By Steffanie Campbell, M.D., F.A.C.P.

Most people with COVID-19 have mild illness – about 8 in 10. They are usually advised by doctors to recover at home with supportive treatment to relieve symptoms, which can last up to 14 days. There is currently no cure or proven treatment for COVID-19 and no vaccine to prevent it.

Those recovering at home must first separate and isolate themselves from others in the home. COVID-19 spreads between people who are in close contact through respiratory droplets produced when an infected person coughs or sneezes. These droplets can land in the mouths or noses of people who are nearby or possibly be inhaled into the lungs. Once isolated, supportive treatments can begin, which can include:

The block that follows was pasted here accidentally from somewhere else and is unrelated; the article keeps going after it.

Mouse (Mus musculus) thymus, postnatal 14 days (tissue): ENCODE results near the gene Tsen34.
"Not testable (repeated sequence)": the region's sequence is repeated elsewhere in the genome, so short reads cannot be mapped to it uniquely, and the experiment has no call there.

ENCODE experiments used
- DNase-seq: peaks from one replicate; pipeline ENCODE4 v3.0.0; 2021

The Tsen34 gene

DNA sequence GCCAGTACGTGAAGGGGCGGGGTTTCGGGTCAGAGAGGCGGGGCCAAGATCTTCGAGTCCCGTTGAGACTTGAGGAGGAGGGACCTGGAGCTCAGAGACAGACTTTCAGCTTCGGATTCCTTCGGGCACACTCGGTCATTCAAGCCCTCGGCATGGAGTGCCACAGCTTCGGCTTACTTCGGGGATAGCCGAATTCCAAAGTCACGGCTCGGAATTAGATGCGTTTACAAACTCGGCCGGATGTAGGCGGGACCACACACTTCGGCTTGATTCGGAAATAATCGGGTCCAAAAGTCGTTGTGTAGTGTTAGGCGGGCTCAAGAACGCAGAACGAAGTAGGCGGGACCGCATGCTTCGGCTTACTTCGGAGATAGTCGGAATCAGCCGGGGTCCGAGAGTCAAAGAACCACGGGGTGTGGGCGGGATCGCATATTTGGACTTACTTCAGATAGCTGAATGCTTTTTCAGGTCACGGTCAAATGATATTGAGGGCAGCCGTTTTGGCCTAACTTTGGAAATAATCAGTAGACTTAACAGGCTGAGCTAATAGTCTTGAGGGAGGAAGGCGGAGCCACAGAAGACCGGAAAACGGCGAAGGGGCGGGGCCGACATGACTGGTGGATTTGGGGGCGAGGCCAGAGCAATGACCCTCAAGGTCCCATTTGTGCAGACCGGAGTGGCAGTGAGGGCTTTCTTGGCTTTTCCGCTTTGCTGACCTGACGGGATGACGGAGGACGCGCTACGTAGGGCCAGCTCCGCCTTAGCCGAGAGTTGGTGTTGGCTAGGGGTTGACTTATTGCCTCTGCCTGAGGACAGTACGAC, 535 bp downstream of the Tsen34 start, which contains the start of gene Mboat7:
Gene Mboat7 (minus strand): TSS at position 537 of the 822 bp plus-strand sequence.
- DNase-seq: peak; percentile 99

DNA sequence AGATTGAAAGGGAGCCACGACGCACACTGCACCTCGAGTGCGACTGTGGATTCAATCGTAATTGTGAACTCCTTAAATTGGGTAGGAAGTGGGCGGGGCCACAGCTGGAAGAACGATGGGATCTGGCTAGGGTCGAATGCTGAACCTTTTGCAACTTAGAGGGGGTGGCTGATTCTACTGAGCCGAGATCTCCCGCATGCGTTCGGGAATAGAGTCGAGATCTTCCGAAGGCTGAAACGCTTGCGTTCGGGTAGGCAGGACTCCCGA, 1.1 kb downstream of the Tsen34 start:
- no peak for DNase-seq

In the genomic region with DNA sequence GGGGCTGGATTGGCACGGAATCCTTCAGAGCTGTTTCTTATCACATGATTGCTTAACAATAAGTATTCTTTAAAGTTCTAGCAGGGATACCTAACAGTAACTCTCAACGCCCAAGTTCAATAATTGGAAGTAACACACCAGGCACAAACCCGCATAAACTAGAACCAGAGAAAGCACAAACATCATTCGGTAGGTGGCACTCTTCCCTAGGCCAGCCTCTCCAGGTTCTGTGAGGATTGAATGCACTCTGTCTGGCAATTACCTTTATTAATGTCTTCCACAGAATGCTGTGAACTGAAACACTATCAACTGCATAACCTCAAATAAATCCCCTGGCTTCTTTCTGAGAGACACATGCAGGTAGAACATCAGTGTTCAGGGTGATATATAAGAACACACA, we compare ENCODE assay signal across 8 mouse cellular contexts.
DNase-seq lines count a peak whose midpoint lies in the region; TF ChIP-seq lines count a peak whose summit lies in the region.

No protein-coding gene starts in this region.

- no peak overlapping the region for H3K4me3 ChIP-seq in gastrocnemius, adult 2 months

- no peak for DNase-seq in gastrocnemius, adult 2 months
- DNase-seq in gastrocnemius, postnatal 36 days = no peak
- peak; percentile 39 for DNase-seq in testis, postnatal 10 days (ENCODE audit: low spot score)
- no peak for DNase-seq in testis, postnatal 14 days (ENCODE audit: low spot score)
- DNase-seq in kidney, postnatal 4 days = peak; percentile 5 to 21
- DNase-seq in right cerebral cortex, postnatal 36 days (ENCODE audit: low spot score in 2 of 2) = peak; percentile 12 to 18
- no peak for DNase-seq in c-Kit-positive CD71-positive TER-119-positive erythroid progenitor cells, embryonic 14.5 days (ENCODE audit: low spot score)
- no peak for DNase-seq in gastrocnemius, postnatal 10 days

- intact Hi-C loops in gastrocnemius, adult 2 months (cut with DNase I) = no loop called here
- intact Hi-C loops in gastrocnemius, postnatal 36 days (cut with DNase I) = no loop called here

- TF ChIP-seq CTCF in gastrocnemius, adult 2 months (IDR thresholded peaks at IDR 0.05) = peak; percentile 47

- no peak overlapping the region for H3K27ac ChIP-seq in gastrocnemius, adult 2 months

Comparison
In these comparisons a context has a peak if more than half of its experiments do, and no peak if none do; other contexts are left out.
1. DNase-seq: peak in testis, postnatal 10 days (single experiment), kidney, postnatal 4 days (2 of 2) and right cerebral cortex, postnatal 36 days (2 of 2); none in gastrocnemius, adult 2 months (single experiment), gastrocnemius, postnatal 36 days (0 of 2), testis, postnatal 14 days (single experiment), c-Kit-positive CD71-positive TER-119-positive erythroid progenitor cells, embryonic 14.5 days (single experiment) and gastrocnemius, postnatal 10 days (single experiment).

• Resting
• Staying hydrated
• Monitoring temperature
• Taking over-the-counter medications, such as a pain reliever like acetaminophen for minor aches and pains and cough suppressants or expectorants
• Covering cough and sneezes
• Washing hands regularly
• Disinfecting surfaces
• Avoiding sharing utensils
• Considering using paper or disposable products for eating

If symptoms worsen, emergency medical care may be needed. Emergency symptoms may include:

• Difficulty breathing
• Extremely high temperature, 103 degrees Fahrenheit or above
• Chest pain or pressure
• Confusion
• Severe cough with choking
• Blue lips or face

Call their healthcare provider for guidance or alert 911 to their coronavirus infection.

Dr. Steffanie Campbell specializes in Internal Medicine at Kelsey-Seybold Clinic – Pearland. Preventive care, individualized care plans, and women’s health are her primary clinical interests.